You can go swimming with a tampon or menstrual cup and some types of period underwear.

If you have sex, make sure to take your tampon out beforehand.

Some females feel they need to rest when they have their period. If you are in pain, you can use a hot water bottle or take pain-relieving medicines.

When should I see a doctor?

See your doctor as soon as possible if you experience any bleeding after menopause.

It’s important to see your doctor if you are 16 years or older and haven't started to have periods.

You should also talk to your doctor if:

  • your periods are getting heavier
  • your periods last for more than 8 days
  • your periods are less than 3 weeks apart or more than 2 months apart
  • the pattern of your periods change
  • your periods have stopped for more than 6 months and you’re not sure why
  • you are bleeding in between periods or after sex
  • you have severe period pain that affects your daily activities

You can also talk to your doctor if your periods are affecting your wellbeing or enjoyment of life.

ASK YOUR DOCTOR — Preparing for an appointment? Use the Question Builder for general tips on what to ask your GP or specialist.

Resources and support

Learn more about the menstrual cycle on the Jean Hailes for Women’s Health website.

If you have any concerns about your periods, you can go to your doctor or local sexual health clinic or look for information on the sexual health website for your state or territory.

FIND A HEALTH SERVICE — The Service Finder can help you find doctors, pharmacies, hospitals and other health services.

You can also call healthdirect on 1800 022 222 at any time to speak to a nurse for more information and advice.

Learn more here about the development and quality assurance of healthdirect content.

Last reviewed: November 2022


Back To Top

Need more information?

These trusted information partners have more on this topic.

Top results

Menstrual cycle: normal - MyDr.com.au

All you need to know about periods, including what's normal and what's not. Plus, see what happens inside your body during the different phases of a normal menstrual cycle.

Read more on myDr website

Menstrual cycle - Better Health Channel

The menstrual cycle is complex and is controlled by many different glands and the hormones that these glands produce.

Read more on Better Health Channel website

Menstrual Cycle and Sleep | Sleep Health Foundation

This is a fact sheet about Menstrual Cycle and Sleep. The relationship between the menstrual cycle and sleep is influenced by hormonal changes that occur throughout the cycle.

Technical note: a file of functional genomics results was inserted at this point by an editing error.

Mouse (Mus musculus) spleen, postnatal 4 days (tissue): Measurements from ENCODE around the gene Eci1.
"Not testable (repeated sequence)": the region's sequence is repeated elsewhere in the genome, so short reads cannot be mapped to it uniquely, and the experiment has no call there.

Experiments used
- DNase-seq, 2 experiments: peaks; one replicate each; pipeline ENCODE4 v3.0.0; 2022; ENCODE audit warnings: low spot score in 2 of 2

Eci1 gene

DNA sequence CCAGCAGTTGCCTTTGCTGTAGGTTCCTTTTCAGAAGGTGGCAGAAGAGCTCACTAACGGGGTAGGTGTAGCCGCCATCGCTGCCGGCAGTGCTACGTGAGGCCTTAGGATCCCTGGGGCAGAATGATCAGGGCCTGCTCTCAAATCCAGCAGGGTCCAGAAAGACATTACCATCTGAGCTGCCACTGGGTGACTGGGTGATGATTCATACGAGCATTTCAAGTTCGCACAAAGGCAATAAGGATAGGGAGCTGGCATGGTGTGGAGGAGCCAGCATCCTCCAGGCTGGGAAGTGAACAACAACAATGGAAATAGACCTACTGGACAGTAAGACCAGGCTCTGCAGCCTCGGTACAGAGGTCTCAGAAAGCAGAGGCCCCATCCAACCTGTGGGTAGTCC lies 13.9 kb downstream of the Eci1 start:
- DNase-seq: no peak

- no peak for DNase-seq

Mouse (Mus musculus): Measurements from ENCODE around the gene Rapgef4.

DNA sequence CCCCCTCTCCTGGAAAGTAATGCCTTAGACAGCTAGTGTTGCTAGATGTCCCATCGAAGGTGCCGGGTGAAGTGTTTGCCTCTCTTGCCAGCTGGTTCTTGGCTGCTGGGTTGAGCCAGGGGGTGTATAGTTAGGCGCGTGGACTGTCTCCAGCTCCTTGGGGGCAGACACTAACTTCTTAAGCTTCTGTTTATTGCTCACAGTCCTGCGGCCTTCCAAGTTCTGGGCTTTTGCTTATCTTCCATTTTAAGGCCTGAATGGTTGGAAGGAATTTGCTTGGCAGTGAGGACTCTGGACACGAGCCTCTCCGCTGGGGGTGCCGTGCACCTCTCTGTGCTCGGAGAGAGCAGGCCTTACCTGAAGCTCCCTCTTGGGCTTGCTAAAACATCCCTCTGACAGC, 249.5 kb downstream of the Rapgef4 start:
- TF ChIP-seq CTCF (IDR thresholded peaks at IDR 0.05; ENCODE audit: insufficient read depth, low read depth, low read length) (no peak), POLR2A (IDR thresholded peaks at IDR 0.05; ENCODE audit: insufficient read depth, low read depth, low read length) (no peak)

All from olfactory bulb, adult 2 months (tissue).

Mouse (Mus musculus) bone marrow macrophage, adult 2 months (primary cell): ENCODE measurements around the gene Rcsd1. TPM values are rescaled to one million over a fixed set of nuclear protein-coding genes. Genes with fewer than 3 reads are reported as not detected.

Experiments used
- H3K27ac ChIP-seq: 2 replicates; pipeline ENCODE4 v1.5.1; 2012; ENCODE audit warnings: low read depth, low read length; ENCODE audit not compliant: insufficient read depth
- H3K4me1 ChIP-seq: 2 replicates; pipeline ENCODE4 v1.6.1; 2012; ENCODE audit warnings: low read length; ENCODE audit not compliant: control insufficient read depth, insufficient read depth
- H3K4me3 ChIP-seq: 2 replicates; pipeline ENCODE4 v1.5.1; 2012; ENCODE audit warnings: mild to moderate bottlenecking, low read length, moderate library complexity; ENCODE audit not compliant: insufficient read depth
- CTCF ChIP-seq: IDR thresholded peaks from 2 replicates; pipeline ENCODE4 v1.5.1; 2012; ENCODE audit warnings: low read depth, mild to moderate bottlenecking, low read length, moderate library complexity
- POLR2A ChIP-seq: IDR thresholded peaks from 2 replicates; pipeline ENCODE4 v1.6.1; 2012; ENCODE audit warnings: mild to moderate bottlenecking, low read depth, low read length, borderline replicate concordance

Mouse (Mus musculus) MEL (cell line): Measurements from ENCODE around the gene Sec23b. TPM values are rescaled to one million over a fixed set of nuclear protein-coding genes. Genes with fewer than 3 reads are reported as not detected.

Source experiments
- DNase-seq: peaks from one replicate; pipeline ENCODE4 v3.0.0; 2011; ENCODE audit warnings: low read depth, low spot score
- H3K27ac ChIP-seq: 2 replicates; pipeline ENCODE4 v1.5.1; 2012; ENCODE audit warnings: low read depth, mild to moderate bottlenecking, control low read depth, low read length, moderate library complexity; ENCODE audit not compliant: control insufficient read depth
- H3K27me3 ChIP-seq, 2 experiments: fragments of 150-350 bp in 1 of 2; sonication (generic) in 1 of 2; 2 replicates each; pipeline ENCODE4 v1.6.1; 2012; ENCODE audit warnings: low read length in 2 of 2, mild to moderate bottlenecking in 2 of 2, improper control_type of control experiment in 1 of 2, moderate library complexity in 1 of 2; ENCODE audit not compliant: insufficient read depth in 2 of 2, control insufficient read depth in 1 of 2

Read more on Sleep Health Foundation website

Periods | Jean Hailes

Read about the menstrual cycle, periods, heavy bleeding, regular & irregular bleeding, period pain, premenstrual syndrome (PMS), and what help is available

Read more on Jean Hailes for Women's Health website

The menstrual (period) cycle - Sexual Health Victoria

Sexual Health Victoria (formally Family Planning Victoria) focuses on reproductive and sexual health care, education and advocacy. Our vision is to improve ever

Read more on Sexual Health Victoria website

Understanding ovulation and the fertile window

When you want to have a baby you can improve your chance of getting pregnant if you know about ovulation and the ‘fertile window’ in the menstrual cycle.

Read more on Your Fertility website

Menstruation problems - MyDr.com.au

Find out about common menstruation problems: amenorrhoea (absence of periods), dysmenorrhoea (painful periods) and menorrhagia (heavy periods).

Read more on myDr website

What to expect as menopause approaches - Hormones Australia

Are there symptoms to tell you menopause is approaching? Many women experience symptoms for up to ten years before menopause, including menstrual cycle changes, hot flushes and sweats.

Read more on Hormones Australia website

Period Problems | Family Planning NSW

There are a variety of problems that can occur with the menstrual cycle. Some of the common problems are covered briefly below but it is best to discuss any specific period problems with your local doctor or Family Planning clinic.

Read more on Family Planning Australia website

Premenstrual Syndrome (PMS) | Family Planning NSW

Premenstrual syndrome (PMS), which is sometimes called premenstrual tension (PMT), refers to a range of physical and emotional symptoms that some women get in the second half of their menstrual cycle before their period starts.

Read more on Family Planning Australia website

Healthdirect 24hr 7 days a week hotline

24 hour health advice you can count on

1800 022 222

Government Accredited with over 140 information partners

We are a government-funded service, providing quality, approved health information and advice

Australian Government, health department logo ACT Government logo New South Wales government, health department logo Northen Territory Government logo Queensland Government logo Government of South Australia, health department logo Tasmanian government logo Victorian government logo Government of Western Australia, health department logo

Healthdirect Australia acknowledges the Traditional Owners of Country throughout Australia and their continuing connection to land, sea and community. We pay our respects to the Traditional Owners and to Elders both past and present.